Trucks take flight: an expert look at lifted trucks

Lifted trucks

Photo courtesy of Super Trucks Plus.

“And she said, ‘Hey, boy, do you mind taking me home tonight, cuz’ I ain’t never see a country boy with tires on his truck this high.’”  Jake Owen. “Eight Second Ride.”

Out here, it seems like the only thing a lot of people like more than their trucks is the art of raising them up. Followed closely by a mud-bogging hole or field filled with red Virginia clay that’s just waiting to get torn up by those lifted trucks.

Now, I don’t say this from experience, as my workhorse consists of a highly functional but decidedly tame, un-lifted F150. Rather, I make that call based on the number of lifted trucks I see around here, and the fact that they’re often covered top to bottom, including windows, in mud.

Why do we have a love affair with lifted trucks, and why do we raise them up in the first place? For some insight, I turned to an expert in the field of lifting trucks – Chris Dye. He’s the store manager at Super Trucks Plus LLC in North Carolina, and describes it as “probably Raleigh’s only full custom shop.” Chris and his crew specialize in transforming ordinary vehicles into amazing lifted trucks.

“Most people lift trucks to achieve a higher ground clearance,” Chris explains. They do this to avoid bottoming out or getting stuck when driving off-road, and to allow for the fitment of larger tires.

Higher ground clearance? Sounds plausible, but my gut tells me there’s another, more common reason that people lift their trucks, and it didn’t take long for Chris to confirm my suspicions. “A lot of people lift ‘em just for looks these days. They’ll take a brand-new truck, lift it, and it’ll never go off-road.”

Chris said that one of the more common and popular requests when it comes to lifted trucks is a six-inch lift with 35’s, with “35” referring to the tire size. These suspension lift kits can start out at four inches of lift and go all the way to 12 inches, or higher. Chris then began explaining other vehicle parts that get involved with suspension lift kits, including independent front suspension, shocks versus struts, drop cradles, larger knuckles and steering geometry, and this was about the time that I realized that lifting a truck might be more involved than I realized.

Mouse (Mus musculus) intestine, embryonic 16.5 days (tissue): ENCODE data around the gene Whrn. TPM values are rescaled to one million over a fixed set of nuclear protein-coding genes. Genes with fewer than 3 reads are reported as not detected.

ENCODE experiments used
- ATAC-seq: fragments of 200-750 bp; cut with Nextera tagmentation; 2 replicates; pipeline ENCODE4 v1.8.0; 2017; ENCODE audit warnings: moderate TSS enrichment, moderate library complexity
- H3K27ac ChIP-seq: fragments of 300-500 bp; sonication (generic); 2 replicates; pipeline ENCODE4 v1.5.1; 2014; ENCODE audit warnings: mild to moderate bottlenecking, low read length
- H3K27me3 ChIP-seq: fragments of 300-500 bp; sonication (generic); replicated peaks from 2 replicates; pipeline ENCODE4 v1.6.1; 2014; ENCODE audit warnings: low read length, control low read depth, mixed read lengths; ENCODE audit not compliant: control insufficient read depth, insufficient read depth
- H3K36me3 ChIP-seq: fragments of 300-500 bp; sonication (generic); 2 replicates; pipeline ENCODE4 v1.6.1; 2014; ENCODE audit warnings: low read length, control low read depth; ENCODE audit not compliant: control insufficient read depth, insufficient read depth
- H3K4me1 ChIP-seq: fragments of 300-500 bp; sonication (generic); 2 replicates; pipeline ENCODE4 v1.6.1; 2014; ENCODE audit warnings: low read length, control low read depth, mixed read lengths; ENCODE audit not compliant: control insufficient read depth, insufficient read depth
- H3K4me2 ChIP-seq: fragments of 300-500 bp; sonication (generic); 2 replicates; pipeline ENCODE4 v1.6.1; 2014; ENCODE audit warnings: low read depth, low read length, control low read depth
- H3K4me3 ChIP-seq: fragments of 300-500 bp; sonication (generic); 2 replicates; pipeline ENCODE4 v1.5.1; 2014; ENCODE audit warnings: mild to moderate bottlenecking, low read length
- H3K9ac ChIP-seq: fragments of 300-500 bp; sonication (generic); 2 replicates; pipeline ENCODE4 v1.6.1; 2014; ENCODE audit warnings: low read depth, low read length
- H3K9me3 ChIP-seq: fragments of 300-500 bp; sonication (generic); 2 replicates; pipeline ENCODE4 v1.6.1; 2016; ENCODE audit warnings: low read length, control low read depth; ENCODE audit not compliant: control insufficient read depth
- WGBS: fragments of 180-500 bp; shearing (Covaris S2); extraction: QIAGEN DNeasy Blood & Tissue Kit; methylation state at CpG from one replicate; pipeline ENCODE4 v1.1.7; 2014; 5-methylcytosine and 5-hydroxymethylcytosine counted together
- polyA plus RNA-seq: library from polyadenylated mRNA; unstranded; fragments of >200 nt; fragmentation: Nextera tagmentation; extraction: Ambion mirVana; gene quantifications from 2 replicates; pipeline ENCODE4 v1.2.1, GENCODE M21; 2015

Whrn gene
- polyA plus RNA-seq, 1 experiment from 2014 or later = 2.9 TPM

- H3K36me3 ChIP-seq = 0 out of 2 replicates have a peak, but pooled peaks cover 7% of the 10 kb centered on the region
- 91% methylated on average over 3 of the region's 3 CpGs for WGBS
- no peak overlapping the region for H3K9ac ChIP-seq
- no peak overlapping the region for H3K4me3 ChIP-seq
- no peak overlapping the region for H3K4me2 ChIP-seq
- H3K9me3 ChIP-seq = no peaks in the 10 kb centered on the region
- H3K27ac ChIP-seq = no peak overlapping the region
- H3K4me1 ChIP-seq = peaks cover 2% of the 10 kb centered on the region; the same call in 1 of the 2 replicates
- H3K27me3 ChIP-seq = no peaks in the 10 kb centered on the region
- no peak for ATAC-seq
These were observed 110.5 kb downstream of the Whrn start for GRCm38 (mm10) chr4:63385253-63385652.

He went on to explain that once you maxed out your lift with suspension lift kits, you can still go higher by choosing a body lift. With a body lift, the vehicle body has to be disconnected from every spot it’s mounted to, new spacers inserted, and then the body bolted back down to all its connecting points.

As for height, it seems like that’s more a matter of personal choice. Chris said the highest he’s ever lifted was 26 inches, and that was enough to clear a set of 54’s. In his opinion, the maximum comfortable lift he’d recommend for someone’s daily driver, as opposed to a show truck, is a 12-inch lift with 40-inch tires.

What do you think? Are you driving a lifted truck? If so, let me know your lift height and tire size, and what you think is the optimal set up.

Lifted Truck 2

Photo courtesy of Super Trucks Plus.

“It’s all about personal preference. If you’re building a show truck, the sky’s the limit,” Chris adds.

As for my truck, if I were to do anything, I’d be inclined to start with Chris’ recommendation of just a leveling kit. “It’s your most basic kind of lift,” Chris explains. “That’s going to take most trucks and lift the front up about two inches so that the front height equals the height of the rear. This will allow you to go up one tire size from factory specs and gives you essentially two inches of lift.”

Cost is another consideration when deciding how high to lift because the two seem to rise in unison. Chris said that a ballpark cost for a six-inch lift on 35’s is about $5,000 to $6,000, but that he’s done lift jobs that total over $20,000.

If you’re looking for ideas on what others have done with their lifts, Chris recommends Mud Life and Four Wheel & Off-Road, as well as the online forum at Lifted Trucks USA. And, of course, you can always check out some projects that he and Super Trucks Plus have performed.

As for me, what do think I should do to it? Stick with the leveling kit? Go a little bigger and get a six-inch lift? Maybe just switch to bigger tires? Leave me a comment, and please include thoughts on how I can sell the idea to my significant other. Chances are, she’s going to be less than pleased instead of asking me to take her home tonight because she’s impressed with my truck’s tire height!

Editor’s note: If there’s a lift or an off-road adventure in your truck’s future, make your first stop Advance Auto Parts, for all the best in parts, tools and accessories at a great price. Buy online, pick up in store.  

 

Comments

  1. Shaun lashare says:

    I have a 99 f250 with a 4″ BDS suspension kit with 35’s and love it I’m actually going the add a leaf route to get an extra 1 .5 in height and step into a 37″ but I can clear it now a lot of people need extra lift to go that route although my truck cleared 35’s Completly stock

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